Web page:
I have more tales to share about Saint-Malo, but thankfully they aren’t as disturbing as marauding dogs during the night.
The city of Saint-Malo first hit my radar when I read the book All the Light We Cannot See by Anthony Doerr.
It is a haunting story of a blind girl’s survival during World War II. A large part of the story was set in the old city of Saint-Malo and it immediately captured my imagination.
Then in that strange way that synchronicity sometimes seems to work, this was around the same time that my father-in-law’s health began to rapidly deteriorate. He began to tell stories about his past, which included his great-grandfather’s early life in Quebec.
It was a story that started in Saint-Malo when great-grandfather left France for Quebec.
It was never clear whether Gilles’ family were originally Malouins or if they had simply sailed for the New World from that port. It didn’t matter. I now had two reasons to want to visit this ancient city.
Saint-Malo has an interesting history that can be traced back to the 1st century BC. While the modern city sprawls well beyond the great fortified walls of the old port, it was within the old city that we spent all of our time there.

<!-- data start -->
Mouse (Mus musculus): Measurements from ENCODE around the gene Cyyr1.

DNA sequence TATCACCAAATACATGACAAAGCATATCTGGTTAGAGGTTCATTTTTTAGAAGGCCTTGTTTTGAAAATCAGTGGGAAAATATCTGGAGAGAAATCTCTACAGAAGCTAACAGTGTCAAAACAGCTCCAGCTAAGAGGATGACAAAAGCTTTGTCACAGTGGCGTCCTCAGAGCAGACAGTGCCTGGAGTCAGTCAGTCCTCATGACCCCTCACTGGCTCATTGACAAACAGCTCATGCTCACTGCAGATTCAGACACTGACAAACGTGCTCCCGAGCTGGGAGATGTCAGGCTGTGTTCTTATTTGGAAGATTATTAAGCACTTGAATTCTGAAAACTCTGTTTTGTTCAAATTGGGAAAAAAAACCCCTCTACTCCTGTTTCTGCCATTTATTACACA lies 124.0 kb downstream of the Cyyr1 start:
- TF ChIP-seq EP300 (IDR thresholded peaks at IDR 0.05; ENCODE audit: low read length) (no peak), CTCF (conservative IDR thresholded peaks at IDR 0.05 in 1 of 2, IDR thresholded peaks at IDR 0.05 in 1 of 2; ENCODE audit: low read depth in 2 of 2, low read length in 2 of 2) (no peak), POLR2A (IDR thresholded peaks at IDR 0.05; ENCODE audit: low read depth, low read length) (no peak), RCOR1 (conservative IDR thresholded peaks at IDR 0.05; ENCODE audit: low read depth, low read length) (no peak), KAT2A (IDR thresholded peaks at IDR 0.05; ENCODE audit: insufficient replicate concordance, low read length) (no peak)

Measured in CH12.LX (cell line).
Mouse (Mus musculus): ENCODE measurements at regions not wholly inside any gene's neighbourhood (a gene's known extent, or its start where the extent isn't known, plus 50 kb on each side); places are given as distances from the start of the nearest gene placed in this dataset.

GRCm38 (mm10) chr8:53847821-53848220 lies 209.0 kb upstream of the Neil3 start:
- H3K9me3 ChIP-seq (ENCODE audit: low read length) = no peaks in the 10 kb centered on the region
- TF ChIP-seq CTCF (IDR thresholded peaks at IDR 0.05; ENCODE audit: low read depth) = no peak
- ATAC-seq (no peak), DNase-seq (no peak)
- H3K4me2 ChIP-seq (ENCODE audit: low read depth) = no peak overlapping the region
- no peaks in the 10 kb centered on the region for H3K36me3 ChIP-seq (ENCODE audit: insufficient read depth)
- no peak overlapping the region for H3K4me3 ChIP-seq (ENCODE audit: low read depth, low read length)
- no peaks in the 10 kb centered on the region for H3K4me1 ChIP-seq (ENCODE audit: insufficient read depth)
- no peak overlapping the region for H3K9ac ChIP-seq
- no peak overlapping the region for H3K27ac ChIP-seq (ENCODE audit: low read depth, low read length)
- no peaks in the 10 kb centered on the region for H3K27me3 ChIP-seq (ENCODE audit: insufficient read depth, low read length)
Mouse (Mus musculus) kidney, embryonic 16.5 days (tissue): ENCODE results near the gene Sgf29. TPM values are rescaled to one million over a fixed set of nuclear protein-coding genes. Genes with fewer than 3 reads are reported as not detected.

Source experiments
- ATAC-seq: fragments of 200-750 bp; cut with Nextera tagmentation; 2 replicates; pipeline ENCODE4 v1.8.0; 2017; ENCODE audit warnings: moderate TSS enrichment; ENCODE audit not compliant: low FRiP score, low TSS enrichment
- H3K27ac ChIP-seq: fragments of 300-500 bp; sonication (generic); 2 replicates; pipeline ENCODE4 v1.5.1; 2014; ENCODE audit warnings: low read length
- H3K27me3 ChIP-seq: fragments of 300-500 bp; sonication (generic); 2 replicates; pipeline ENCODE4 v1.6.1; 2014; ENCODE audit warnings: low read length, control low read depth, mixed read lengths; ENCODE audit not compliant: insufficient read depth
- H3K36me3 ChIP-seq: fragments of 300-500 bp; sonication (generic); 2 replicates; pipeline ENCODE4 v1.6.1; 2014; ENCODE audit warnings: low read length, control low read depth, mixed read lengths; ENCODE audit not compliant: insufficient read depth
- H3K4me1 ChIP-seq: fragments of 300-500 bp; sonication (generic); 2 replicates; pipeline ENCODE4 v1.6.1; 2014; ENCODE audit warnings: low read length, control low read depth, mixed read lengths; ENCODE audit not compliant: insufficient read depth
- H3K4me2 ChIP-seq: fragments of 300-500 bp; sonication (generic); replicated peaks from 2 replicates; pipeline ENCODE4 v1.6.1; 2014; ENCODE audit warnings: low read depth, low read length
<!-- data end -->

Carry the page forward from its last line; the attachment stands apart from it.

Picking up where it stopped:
While it could take me a few posts to capture all of our stories from Saint-Malo, our first few hours there left a deep impression.
Like any old city, it is a rabbit warren of tiny streets that twist and turn. Our rental car was left outside of the city walls while we pulled our luggage through the cobblestone streets searching for our apartment.
Our apartment was a very old, eclectic space that thankfully included modern conveniences like plumbing and electrical. It did however come with several quirky features including a tight circular staircase to the second floor where we were staying.
One thing that deeply disturbed me in every place we stayed was that the doors required a key to lock and unlock – even from the inside. This is in contrast to the safety standard in Canada that requires all doors can be opened easily from the inside – without a key.
Our apartment had three separate doors between our unit and the street outside. Each was kept locked and required a different key. I was horrified at what that meant in the event of a fire, and to my great discomfort, I discovered that Gilles had locked me inside the apartment on our first morning while he went in search of coffee.
The funny part is that we are no strangers to travel in Europe and why this never registered with us before is a mystery.
Vague memories of Grade 5 history began to waft up to the surface as we found references to Jacques Cartier everywhere.
Jacques Cartier, credited with the discovery and exploration of eastern Canada and Quebec, was a Malouin and sailed from Saint-Malo in 1534 on his journey to Canada.
I’ll be back with more doors from this fascinating city next week.
Thursday Doors is a weekly photo feature hosted by Norm Frampton – a fellow Canadian – at Norm 2.0.